By Andy Hirst
The countdown to the return of Slaithwaite Moonraking Festival is well underway and workshops have been set up to help people make their own lanterns and even become part of the procession’s samba band for the night.
The festival culminates on Saturday, February 18, with a spectacular lantern parade featuring brass, carnival, samba and sassy street bands accompanying the thousands who come along to carry the lanterns in all weathers.
Workshops have been set up to help people make their lanterns. They are traditionally made from willow withies and tissue paper lit by candles and suspended by bamboo poles. The theme this year is water.
Several sessions will run during half-term week from Saturday, February 11 to Thursday, February 16 at The Watershed on Bridge Street in Slaithwaite.
They are at all times – morning, afternoon and evening – to make sure everyone who wants to make a lantern can do so. You’ll need two sessions for a basic lantern and four for a more complex one. Each session lasts two-and-a-half hours and costs £3 which includes the materials needed to make your lantern.
To see the full list and book a workshop go to moonraking’s special get creative website https://slaithwaite-moonraking-festival.sumupstore.com/
Another major part of the festival is the samba band leading it and people can learn some Latin rhythms to become part of Banda Na Rua Samba Band in the procession.
These last just 90 minutes and are at Slaithwaite Community Centre. One is on Saturday, February 4 from 3pm to 4.30pm and the other is on Thursday, February 16, again from 3pm to 4.30pm.
Each sessions costs £3 per person. Book through https://slaithwaite-moonraking-festival.sumupstore.com/
The festival is back after a six-year break due to the expense of staging it and the pandemic. It’s been made possible this year by crowdfunding and an Arts Council grant.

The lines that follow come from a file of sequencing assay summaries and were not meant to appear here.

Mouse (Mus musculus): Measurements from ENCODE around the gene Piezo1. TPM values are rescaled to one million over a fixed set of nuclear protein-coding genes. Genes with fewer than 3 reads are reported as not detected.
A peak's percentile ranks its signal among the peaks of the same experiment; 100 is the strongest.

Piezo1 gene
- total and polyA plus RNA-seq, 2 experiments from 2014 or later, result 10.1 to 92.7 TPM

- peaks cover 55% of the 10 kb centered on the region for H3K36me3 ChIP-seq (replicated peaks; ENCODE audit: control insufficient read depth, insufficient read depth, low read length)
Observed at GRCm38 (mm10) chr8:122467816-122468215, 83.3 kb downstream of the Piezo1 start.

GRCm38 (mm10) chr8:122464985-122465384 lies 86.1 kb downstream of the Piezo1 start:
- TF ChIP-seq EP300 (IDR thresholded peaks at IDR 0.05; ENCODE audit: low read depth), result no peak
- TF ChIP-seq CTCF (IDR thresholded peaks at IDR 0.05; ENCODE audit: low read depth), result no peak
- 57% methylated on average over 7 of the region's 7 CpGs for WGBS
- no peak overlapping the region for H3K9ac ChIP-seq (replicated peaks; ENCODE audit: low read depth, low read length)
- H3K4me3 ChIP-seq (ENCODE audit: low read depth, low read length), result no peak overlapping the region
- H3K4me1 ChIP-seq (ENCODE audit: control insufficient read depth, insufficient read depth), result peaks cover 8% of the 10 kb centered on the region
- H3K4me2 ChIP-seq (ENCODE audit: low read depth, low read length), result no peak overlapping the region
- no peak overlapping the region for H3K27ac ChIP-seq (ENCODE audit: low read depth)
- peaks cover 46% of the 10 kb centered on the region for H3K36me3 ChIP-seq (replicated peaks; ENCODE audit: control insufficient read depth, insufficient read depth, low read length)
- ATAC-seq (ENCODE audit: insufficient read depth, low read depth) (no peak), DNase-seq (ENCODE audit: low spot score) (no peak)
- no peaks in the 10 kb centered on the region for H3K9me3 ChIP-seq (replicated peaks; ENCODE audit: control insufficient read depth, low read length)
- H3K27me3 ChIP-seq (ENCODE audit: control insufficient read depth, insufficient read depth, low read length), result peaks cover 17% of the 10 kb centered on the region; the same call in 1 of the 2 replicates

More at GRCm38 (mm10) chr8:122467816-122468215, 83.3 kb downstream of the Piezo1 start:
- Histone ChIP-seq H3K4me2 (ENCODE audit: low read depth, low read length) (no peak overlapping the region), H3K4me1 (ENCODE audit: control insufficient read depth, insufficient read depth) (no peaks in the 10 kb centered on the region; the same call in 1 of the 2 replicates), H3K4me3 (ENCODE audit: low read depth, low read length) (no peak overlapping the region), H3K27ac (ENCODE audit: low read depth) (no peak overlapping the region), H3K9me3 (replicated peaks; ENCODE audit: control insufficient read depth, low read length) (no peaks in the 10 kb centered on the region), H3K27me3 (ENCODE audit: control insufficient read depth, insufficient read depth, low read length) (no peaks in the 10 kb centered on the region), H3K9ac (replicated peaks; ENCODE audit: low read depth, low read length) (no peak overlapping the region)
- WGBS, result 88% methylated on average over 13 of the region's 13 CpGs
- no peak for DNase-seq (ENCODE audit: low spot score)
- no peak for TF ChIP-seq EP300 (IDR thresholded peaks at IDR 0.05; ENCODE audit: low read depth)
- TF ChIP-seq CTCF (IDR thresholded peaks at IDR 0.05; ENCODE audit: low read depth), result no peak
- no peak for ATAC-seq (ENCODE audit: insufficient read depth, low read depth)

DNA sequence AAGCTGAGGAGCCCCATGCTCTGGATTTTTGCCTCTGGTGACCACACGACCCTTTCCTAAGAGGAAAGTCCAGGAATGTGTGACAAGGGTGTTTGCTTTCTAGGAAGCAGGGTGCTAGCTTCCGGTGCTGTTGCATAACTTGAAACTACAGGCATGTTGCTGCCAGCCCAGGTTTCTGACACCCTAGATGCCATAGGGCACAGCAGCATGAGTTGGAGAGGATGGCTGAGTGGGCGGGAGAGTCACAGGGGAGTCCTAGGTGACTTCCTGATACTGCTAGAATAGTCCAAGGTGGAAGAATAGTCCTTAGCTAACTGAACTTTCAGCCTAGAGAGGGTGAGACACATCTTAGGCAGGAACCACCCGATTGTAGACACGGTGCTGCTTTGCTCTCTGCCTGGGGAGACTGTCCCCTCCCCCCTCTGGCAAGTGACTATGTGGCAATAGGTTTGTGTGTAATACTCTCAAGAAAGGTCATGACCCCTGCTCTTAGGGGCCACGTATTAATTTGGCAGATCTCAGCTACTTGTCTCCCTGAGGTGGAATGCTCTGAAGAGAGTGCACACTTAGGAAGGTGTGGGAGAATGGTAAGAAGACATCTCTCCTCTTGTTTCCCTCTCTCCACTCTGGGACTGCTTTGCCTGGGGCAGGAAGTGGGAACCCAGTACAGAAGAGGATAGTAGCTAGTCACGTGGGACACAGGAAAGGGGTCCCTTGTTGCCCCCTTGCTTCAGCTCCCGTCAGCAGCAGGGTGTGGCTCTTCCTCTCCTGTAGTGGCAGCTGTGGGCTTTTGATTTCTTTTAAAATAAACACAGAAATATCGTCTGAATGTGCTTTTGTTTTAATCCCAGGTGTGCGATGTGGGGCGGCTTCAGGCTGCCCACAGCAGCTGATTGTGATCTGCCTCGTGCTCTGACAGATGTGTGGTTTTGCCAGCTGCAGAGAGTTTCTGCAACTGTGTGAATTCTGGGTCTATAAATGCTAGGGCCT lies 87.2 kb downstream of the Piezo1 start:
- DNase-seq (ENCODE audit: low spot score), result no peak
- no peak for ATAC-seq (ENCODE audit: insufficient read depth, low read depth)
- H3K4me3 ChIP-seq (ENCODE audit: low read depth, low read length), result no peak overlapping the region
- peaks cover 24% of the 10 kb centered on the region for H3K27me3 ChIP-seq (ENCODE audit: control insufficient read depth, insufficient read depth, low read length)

The parade will finish at around 8pm followed by after parties at businesses throughout Slaithwaite to keep the festival spirit going well into the night.
Moonraking celebrates a local 19th century legend in which a band of smugglers hid their illegal bounty under a canal bridge in the village. On the night of a full moon reflecting on the water they took their rakes and went to fish out one of the barrels of rum but were caught in the act by the local militia.
The quick-witted smugglers avoided arrest by claiming to be trying to rake the moon out of the canal after it had fallen in.
Before the procession begins the modern-day moonrakers re-enact the legend, raking a beautiful moon lantern from the canal.
To find out more about the festival and all the events leading up to it go to https://www.slaithwaitemoonraking.org.uk/
* Written by ANDY HIRST who runs his own Yorkshire freelance journalism agency AH! PR (https://ah-pr.com/) specialising in press releases, blogging, website content and copywriting.